How to conduct a SWOT analysis

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What is a SWOT analysis?

Many people see SWOT as synonymous with strategic planning. In fact, a SWOT analysis is only one of many tools that can be used in an organization's strategic planning process. SWOT is short for "Strengths, Weaknesses, Opportunities and Threats".

What is the purpose of a SWOT analysis?

A SWOT analysis is designed to help an organization understand how it relates to its external environment. In other words, to act as a way of seeing if the organization is aligned with the world going on around it.

How do you conduct a SWOT analysis?

To reap the full benefits of a SWOT analysis it is important to use the tool correctly. The first thing to remember is that the analysis should provide you with information that helps in making decisions. As such, laundry-lists of strengths, weaknesses, opportunities and threats are not unto themselves helpful. It is only when the potential implications of this information on the organization is conducted that you start to get any really meaningful analysis.

Secondly, it is most beneficial to look at the strengths and weaknesses only with respect to the organization; i.e. strengths and weaknesses should be internally focused. In addition, opportunities and threats should be externally focused; i.e. what are the opportunities and threats outside of the organization?

The key steps in conducting a SWOT analysis include:

1. Brainstorming lists of strengths, weaknesses, opportunities and threats (remembering to keep the focus internal for strengths and weaknesses and external for opportunities and threats).

2. Take the laundry-list of ideas within each category and reduce them to the top five to ten ideas (per category).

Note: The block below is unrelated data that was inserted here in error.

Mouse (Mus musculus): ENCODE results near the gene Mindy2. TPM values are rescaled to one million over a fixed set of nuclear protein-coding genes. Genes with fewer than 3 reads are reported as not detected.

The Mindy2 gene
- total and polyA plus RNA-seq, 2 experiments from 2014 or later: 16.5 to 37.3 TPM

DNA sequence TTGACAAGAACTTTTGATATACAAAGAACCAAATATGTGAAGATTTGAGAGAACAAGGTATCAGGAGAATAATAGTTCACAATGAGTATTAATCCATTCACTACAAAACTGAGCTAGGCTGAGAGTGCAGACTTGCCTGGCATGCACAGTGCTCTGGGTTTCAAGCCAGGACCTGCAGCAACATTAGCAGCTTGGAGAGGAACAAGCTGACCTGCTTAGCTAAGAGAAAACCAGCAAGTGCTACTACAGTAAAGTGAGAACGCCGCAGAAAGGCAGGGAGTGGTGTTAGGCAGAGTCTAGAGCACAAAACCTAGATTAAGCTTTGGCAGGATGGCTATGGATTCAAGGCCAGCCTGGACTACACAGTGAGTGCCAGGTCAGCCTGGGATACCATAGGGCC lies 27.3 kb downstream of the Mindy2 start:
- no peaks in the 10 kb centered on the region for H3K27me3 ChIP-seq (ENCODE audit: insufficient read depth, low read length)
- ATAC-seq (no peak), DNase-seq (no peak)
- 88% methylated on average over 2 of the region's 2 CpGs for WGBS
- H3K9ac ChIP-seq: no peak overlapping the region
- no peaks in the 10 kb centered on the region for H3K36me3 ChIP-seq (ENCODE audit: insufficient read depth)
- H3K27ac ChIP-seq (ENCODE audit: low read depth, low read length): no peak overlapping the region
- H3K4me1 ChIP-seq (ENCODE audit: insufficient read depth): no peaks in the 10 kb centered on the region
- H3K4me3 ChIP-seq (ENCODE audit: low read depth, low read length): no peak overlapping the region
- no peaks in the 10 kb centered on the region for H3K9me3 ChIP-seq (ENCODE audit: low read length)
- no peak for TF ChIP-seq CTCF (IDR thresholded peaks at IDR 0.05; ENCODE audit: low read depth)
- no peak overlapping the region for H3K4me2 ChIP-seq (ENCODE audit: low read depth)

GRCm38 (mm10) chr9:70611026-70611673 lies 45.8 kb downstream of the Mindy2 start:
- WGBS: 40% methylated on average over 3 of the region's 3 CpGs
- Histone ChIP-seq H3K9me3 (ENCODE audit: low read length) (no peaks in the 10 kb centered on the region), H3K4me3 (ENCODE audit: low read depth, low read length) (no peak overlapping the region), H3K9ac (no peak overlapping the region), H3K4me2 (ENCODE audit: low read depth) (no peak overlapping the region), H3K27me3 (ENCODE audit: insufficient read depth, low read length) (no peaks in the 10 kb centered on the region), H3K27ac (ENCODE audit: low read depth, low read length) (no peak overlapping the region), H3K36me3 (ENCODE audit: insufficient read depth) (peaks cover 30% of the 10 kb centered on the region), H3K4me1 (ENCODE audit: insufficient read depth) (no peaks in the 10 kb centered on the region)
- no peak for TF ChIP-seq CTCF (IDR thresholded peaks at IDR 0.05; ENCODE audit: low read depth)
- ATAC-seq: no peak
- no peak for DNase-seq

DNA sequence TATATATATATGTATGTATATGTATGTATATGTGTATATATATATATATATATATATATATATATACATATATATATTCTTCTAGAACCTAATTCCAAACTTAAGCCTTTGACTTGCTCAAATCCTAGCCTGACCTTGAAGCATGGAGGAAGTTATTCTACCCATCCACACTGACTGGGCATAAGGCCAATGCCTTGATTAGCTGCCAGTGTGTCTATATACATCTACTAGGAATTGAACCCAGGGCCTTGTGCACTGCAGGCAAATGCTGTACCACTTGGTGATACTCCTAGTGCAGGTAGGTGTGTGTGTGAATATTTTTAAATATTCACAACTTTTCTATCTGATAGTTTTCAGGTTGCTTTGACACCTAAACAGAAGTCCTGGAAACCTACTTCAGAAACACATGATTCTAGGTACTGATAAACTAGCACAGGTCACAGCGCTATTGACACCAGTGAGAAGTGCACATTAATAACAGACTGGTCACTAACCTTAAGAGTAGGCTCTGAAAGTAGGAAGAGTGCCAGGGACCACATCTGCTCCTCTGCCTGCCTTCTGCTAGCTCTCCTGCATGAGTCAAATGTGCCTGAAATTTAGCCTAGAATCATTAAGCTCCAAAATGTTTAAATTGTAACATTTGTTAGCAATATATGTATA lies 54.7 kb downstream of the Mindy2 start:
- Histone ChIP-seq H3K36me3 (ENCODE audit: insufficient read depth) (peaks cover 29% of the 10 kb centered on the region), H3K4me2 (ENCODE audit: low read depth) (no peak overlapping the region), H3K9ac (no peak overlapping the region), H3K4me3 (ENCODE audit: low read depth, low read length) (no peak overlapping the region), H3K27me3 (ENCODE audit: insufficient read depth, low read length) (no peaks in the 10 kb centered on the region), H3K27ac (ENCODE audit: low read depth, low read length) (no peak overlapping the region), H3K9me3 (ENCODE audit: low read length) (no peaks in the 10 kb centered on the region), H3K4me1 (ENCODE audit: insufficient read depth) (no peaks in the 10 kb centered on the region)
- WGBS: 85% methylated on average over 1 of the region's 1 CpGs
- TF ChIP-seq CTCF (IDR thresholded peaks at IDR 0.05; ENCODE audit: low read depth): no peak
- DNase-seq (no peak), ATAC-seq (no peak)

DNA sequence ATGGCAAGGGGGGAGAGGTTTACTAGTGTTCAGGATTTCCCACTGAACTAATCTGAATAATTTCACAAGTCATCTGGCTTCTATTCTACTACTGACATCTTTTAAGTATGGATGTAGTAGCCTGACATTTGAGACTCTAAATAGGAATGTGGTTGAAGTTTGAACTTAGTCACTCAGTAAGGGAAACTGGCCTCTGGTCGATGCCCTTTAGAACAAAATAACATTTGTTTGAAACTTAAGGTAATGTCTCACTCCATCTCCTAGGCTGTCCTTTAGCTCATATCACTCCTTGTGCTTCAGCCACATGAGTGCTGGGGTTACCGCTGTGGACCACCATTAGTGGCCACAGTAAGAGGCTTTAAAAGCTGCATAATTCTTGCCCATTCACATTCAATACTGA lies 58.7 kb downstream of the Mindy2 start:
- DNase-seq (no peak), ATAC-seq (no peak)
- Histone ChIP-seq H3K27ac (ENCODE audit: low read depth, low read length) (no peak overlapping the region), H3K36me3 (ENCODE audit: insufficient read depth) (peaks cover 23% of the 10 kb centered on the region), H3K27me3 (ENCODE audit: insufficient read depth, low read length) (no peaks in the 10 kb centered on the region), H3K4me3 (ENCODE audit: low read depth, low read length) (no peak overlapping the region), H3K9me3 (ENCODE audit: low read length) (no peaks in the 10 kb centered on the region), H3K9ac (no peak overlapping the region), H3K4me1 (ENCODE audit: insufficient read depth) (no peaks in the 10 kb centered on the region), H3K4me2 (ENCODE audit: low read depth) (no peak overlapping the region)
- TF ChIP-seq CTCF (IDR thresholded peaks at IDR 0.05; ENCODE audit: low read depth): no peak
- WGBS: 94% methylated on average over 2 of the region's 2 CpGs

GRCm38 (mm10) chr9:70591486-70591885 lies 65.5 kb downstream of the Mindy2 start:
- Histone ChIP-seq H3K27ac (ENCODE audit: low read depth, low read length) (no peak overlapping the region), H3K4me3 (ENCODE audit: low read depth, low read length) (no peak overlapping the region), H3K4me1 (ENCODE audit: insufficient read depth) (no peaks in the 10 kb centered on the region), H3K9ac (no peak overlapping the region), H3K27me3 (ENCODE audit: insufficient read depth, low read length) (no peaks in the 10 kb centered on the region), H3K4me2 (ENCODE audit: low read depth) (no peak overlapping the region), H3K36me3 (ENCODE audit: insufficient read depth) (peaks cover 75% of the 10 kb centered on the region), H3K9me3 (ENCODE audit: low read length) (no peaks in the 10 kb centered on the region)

3. Review each category separately and discuss each of these ideas and the potential implications to the organization.

4. Remember that the idea with SWOT analysis is to gain a better understanding of how your organization can relate to its external environment. As such, the next step is to look at the internal strengths and weaknesses of the organization and see how they relate to the opportunities and threats external to the organization.

5. The final step is to look at the two following areas:

  • Is both a strength of the organization and an opportunity in the external environment? This represents a potential area for growth.
  • Is both a weaknesses of the organization and threat in the external environment? This represents an area that needs to be addressed.

Although this more disciplined approach can be difficult to undertake at first, once mastered it provides considerably more insight and benefit to your organization in making decisions about your future.

Ron Robinson is the president of ABARIS Consulting Inc. He can be reached at (519) 472-9788 or rrobinson@abarisconsulting.com. This article is provided free of charge, for information purposes only and is not intended, represented or to be inferred as providing advice. ABARIS Consulting Inc. makes no warranty, express or implied, or assumes any legal liability for accuracy, completeness, or usefulness of any information provided in whole or in part within this article.

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